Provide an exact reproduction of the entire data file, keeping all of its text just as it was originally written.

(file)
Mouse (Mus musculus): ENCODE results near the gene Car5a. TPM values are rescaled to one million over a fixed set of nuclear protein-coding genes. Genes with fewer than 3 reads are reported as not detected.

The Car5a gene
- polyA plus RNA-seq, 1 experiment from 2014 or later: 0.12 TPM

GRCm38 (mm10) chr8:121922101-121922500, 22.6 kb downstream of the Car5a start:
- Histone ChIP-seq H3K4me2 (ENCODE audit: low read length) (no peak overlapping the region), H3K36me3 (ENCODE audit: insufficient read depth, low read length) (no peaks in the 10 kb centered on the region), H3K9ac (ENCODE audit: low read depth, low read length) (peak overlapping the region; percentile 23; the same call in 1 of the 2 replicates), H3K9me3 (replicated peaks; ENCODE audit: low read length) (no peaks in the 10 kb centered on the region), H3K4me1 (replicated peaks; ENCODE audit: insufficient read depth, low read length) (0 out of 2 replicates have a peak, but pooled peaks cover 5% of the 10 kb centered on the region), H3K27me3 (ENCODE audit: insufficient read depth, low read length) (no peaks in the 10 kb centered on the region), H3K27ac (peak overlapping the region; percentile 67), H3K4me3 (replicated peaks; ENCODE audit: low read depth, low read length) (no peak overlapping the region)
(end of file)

Mouse (Mus musculus): ENCODE results near the gene Car5a. TPM values are rescaled to one million over a fixed set of nuclear protein-coding genes. Genes with fewer than 3 reads are reported as not detected.

The Car5a gene
- polyA plus RNA-seq, 1 experiment from 2014 or later: 0.12 TPM

GRCm38 (mm10) chr8:121922101-121922500, 22.6 kb downstream of the Car5a start:
- Histone ChIP-seq H3K4me2 (ENCODE audit: low read length) (no peak overlapping the region), H3K36me3 (ENCODE audit: insufficient read depth, low read length) (no peaks in the 10 kb centered on the region), H3K9ac (ENCODE audit: low read depth, low read length) (peak overlapping the region; percentile 23; the same call in 1 of the 2 replicates), H3K9me3 (replicated peaks; ENCODE audit: low read length) (no peaks in the 10 kb centered on the region), H3K4me1 (replicated peaks; ENCODE audit: insufficient read depth, low read length) (0 out of 2 replicates have a peak, but pooled peaks cover 5% of the 10 kb centered on the region), H3K27me3 (ENCODE audit: insufficient read depth, low read length) (no peaks in the 10 kb centered on the region), H3K27ac (peak overlapping the region; percentile 67), H3K4me3 (replicated peaks; ENCODE audit: low read depth, low read length) (no peak overlapping the region)